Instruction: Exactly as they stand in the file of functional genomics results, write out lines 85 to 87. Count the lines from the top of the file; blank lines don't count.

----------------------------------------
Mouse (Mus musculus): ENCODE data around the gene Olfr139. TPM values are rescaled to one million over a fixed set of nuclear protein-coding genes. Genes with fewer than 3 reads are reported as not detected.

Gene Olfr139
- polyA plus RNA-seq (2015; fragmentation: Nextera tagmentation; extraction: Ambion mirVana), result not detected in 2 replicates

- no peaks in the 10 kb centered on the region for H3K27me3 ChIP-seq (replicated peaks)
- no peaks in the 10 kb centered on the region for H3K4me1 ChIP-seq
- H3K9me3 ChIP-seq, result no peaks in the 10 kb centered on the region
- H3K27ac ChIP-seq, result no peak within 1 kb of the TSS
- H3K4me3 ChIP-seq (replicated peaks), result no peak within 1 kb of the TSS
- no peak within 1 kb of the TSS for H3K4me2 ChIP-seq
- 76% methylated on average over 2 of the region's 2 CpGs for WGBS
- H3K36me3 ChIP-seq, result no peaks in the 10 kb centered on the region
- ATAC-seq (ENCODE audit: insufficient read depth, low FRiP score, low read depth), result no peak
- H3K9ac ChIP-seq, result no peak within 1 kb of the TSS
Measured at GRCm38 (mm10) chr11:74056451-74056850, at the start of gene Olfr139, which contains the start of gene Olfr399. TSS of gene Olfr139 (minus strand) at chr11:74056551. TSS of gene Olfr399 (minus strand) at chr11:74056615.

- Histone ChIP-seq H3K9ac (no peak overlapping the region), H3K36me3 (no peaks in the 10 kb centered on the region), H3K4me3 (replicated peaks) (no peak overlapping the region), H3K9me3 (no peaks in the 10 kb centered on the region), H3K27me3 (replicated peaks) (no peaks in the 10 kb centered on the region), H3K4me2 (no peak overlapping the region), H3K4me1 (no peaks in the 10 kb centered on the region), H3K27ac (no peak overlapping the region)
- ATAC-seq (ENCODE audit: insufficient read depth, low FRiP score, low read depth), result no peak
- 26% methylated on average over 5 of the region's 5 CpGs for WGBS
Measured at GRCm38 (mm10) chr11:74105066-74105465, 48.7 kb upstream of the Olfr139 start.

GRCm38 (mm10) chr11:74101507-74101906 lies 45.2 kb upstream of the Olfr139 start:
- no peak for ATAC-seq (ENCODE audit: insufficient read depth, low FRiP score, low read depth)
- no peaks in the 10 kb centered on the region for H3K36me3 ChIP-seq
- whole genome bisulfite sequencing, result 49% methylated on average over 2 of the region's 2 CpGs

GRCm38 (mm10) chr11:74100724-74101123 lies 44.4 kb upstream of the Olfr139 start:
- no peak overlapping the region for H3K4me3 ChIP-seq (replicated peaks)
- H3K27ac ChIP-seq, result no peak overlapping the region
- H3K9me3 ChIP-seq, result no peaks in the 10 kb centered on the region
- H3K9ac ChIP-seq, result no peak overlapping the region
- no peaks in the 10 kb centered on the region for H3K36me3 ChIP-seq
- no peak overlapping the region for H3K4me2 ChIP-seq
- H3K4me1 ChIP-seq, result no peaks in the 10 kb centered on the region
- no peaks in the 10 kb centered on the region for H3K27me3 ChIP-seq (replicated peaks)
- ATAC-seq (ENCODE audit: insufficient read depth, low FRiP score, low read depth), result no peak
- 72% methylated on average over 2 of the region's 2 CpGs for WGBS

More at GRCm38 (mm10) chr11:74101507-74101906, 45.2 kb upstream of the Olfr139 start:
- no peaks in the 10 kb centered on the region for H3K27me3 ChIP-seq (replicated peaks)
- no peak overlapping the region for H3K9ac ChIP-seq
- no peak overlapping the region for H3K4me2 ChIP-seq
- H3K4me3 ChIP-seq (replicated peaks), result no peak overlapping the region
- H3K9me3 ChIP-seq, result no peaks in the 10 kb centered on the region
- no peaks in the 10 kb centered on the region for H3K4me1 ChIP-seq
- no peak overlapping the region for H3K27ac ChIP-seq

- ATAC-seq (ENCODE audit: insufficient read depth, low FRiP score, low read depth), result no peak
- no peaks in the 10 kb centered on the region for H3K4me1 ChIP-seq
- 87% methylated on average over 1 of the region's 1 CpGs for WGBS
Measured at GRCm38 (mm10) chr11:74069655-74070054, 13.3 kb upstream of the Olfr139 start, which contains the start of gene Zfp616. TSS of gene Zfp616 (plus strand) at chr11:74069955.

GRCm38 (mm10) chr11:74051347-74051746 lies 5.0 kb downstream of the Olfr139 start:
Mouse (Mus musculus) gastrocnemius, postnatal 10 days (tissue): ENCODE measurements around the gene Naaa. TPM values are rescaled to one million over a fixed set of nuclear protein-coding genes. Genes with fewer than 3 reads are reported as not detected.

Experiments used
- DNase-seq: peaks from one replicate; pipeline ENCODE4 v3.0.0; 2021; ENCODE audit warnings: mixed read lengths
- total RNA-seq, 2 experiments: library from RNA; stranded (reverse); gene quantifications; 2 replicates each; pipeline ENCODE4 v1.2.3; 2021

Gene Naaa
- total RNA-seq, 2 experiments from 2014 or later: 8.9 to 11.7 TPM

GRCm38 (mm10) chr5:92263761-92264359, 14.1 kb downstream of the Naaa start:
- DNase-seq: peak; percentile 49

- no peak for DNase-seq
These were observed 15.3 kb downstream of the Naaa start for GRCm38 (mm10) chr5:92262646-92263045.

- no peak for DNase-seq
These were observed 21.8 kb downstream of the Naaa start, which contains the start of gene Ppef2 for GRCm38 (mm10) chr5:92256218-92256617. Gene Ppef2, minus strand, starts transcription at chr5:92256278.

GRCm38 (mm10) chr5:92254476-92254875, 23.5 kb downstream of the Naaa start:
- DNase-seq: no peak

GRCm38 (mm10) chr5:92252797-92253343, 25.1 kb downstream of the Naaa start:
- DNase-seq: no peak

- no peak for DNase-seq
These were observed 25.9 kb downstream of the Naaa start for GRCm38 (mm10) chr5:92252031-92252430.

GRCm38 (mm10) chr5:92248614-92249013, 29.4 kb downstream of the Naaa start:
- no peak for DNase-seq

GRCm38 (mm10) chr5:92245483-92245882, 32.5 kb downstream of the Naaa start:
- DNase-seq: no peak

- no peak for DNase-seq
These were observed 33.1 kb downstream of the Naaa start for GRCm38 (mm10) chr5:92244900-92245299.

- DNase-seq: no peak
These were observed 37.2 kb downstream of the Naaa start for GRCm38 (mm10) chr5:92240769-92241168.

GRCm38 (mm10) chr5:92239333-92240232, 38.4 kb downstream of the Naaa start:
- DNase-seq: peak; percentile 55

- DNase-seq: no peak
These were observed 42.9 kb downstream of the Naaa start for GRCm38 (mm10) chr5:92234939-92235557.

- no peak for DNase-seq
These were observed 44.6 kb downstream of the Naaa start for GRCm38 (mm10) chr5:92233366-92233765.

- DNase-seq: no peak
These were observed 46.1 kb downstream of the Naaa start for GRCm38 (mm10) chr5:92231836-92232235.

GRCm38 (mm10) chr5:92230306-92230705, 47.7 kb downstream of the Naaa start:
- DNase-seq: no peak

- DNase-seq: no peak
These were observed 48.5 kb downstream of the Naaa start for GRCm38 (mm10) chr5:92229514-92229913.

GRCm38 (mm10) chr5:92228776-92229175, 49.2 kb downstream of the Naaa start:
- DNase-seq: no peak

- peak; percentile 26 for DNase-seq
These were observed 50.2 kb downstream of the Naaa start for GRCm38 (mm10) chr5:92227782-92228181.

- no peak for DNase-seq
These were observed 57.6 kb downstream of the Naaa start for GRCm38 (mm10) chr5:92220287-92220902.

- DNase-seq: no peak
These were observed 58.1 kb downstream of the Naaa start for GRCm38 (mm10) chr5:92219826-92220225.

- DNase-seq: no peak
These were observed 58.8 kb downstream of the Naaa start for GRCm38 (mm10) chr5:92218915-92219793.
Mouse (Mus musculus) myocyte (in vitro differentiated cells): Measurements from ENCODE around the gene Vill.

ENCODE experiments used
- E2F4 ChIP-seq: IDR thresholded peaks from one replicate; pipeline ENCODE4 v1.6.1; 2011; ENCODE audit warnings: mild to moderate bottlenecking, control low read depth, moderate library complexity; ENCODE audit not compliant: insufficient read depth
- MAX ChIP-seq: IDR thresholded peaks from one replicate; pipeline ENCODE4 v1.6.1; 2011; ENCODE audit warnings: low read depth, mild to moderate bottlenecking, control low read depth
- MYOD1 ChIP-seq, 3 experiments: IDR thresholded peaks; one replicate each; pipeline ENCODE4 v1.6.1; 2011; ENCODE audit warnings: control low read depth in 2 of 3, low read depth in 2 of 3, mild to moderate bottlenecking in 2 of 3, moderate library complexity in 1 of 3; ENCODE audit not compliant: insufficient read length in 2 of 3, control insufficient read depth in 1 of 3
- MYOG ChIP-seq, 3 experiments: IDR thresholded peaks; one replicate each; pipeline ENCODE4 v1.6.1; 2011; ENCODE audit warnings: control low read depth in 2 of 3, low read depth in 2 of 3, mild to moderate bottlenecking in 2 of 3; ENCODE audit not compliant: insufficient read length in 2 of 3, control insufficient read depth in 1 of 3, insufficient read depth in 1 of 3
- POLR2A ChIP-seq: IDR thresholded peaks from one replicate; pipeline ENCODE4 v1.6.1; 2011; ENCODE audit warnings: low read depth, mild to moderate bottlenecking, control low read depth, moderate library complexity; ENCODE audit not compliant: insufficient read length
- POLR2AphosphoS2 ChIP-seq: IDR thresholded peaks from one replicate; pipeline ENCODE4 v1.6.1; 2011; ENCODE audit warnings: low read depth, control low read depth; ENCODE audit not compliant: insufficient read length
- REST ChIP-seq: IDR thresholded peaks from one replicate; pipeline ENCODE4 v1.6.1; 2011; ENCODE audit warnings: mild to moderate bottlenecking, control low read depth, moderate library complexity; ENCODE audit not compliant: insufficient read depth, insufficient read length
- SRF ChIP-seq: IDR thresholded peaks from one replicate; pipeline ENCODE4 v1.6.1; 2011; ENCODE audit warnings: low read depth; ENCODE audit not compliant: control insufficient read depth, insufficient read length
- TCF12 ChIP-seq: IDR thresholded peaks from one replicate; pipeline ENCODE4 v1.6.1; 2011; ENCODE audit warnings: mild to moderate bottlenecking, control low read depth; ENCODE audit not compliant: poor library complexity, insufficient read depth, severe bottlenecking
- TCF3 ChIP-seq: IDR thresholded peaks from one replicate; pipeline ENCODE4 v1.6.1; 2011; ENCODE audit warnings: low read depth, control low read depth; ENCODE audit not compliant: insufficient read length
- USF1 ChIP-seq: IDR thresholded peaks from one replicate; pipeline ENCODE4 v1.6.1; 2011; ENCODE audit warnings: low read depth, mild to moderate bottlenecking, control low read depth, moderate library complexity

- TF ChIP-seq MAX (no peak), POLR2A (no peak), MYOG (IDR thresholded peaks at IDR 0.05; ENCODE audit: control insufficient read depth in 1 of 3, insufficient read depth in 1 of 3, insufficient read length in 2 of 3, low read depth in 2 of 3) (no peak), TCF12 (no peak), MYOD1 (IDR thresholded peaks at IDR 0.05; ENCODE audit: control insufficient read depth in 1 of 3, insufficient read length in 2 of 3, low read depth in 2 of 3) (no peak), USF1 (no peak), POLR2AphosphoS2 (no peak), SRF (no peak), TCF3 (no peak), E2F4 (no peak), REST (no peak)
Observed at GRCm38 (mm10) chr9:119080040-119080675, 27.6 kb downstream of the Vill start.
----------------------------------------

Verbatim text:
GRCm38 (mm10) chr5:92228776-92229175, 49.2 kb downstream of the Naaa start:
- DNase-seq: no peak

- peak; percentile 26 for DNase-seq